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X-J Yang, K Rhee, O Goureau; Identification of Target Cell Types for Ciliary Neurotrophic Factor (CNTF) in the Developing Mouse Retina . Invest. Ophthalmol. Vis. Sci. 2002;43(13):2734.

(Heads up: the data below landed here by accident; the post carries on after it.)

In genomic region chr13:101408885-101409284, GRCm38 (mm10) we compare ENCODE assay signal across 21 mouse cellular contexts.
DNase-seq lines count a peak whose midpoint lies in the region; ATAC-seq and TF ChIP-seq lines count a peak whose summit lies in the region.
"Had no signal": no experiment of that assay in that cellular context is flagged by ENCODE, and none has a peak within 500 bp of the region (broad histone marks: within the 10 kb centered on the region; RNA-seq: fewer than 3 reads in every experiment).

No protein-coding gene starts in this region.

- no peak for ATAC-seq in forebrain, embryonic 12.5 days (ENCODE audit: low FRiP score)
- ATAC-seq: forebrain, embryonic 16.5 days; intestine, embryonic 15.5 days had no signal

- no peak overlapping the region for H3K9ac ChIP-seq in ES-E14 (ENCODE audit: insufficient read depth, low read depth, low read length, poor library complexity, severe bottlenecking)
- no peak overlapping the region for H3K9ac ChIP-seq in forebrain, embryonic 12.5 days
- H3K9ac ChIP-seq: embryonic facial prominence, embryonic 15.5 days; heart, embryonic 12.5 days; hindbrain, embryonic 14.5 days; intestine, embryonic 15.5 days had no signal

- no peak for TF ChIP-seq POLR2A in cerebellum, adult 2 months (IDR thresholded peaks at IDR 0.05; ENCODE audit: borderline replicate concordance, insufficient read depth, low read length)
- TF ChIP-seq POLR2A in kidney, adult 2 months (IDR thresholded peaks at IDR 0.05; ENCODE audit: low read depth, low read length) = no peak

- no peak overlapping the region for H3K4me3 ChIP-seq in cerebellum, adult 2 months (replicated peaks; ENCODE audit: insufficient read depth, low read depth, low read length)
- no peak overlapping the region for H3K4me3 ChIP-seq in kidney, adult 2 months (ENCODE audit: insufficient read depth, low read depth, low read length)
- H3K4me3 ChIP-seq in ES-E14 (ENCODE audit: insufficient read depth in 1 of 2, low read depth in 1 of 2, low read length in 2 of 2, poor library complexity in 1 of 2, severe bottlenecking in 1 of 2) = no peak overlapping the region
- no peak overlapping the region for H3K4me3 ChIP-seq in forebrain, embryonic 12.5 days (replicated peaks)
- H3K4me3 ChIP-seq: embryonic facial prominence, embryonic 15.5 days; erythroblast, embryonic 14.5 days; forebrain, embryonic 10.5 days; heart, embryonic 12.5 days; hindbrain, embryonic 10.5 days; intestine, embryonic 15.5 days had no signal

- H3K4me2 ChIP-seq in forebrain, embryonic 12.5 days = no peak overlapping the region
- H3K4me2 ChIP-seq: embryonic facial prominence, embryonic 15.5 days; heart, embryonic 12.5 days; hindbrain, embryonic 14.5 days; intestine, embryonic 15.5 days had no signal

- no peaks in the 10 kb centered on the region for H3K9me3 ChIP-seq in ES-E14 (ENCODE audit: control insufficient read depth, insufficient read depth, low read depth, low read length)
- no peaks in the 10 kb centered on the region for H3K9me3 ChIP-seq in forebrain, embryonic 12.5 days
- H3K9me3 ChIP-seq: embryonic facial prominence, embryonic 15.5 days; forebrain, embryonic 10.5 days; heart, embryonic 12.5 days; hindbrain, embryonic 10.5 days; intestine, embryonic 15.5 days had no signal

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Purpose: Ciliary neurotrophic factor (CNTF) belongs to the IL-6 subfamily of cytokines and its signal is transmitted through a tripartite receptor consisting of the transmemebrane proteins gp130 and LIFR beta, as well as the CNTFR alpha. Although activation by CNTF-like ligands can effectively influence differentiation and survival of retinal neurons, the cellular signaling mechanism of this class of cytokines during retinal development remains poorly understood. This research focuses on identifying the signaling pathways and the target cell types of CNTF during postnatal mouse retinal development.Methods: The distribution of the CNTF receptor components and the intracellular signaling molecules in the developing retina was examined by immunohistochemistry. The activated signaling pathways and the activation kinetics were determined by using Western blot analyses. The retinal cell types responding to the CNTF signal were identified by double immunofluorescent staining of activated signaling molecules and retinal cell type markers in dissociated retinal cultures. The effects of cytokine treatment on neuronal and glial differentiation were analyzed using cell type markers on retinal monolayer and explant cultures.Results: In the early postnatal retina, CNTF can activate both the JAK-STAT and the ERK signaling pathways. The response of the retinal cells is rapid and transient, correlating to the induction of inhibitors for cytokine signaling. The CNTF receptor and intracellular signaling components, as well as the activated signaling molecules are distributed in proliferating progenitor cells and postmitotic cells. CNTF promotes Muller glial cell differentiation and inhibits rod photoreceptor differentiation mainly through JAK-STAT mediated signaling.Conclusion: CNTF may signal to both progenitor cells and differentiated cells. Supported by grants from the Research to Prevent Blindness Foundation, the March of Dimes Foundation, the Karl Kirchgessner Foundation, and NEI to X-J Yang.
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